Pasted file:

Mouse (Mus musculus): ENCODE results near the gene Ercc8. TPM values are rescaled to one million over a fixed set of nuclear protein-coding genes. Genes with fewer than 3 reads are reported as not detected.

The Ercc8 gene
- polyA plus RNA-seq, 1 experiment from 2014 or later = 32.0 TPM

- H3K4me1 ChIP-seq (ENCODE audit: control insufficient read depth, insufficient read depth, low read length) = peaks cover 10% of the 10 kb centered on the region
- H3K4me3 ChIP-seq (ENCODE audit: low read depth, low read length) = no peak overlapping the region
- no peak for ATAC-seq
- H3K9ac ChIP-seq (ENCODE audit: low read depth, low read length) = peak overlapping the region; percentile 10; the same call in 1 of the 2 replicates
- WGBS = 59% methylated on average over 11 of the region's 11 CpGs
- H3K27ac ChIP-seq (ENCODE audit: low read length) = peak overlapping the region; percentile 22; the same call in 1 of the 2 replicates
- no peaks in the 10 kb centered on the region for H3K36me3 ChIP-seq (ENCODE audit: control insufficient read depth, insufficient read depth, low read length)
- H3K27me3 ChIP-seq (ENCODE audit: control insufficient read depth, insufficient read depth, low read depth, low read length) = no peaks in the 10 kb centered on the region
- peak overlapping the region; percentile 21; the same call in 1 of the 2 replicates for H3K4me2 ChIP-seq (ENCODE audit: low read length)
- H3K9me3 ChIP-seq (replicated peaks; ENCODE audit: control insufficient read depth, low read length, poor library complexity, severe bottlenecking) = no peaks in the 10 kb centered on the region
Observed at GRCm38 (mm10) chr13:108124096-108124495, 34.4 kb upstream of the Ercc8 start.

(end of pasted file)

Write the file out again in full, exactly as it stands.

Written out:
Mouse (Mus musculus): ENCODE results near the gene Ercc8. TPM values are rescaled to one million over a fixed set of nuclear protein-coding genes. Genes with fewer than 3 reads are reported as not detected.

The Ercc8 gene
- polyA plus RNA-seq, 1 experiment from 2014 or later = 32.0 TPM

- H3K4me1 ChIP-seq (ENCODE audit: control insufficient read depth, insufficient read depth, low read length) = peaks cover 10% of the 10 kb centered on the region
- H3K4me3 ChIP-seq (ENCODE audit: low read depth, low read length) = no peak overlapping the region
- no peak for ATAC-seq
- H3K9ac ChIP-seq (ENCODE audit: low read depth, low read length) = peak overlapping the region; percentile 10; the same call in 1 of the 2 replicates
- WGBS = 59% methylated on average over 11 of the region's 11 CpGs
- H3K27ac ChIP-seq (ENCODE audit: low read length) = peak overlapping the region; percentile 22; the same call in 1 of the 2 replicates
- no peaks in the 10 kb centered on the region for H3K36me3 ChIP-seq (ENCODE audit: control insufficient read depth, insufficient read depth, low read length)
- H3K27me3 ChIP-seq (ENCODE audit: control insufficient read depth, insufficient read depth, low read depth, low read length) = no peaks in the 10 kb centered on the region
- peak overlapping the region; percentile 21; the same call in 1 of the 2 replicates for H3K4me2 ChIP-seq (ENCODE audit: low read length)
- H3K9me3 ChIP-seq (replicated peaks; ENCODE audit: control insufficient read depth, low read length, poor library complexity, severe bottlenecking) = no peaks in the 10 kb centered on the region
Observed at GRCm38 (mm10) chr13:108124096-108124495, 34.4 kb upstream of the Ercc8 start.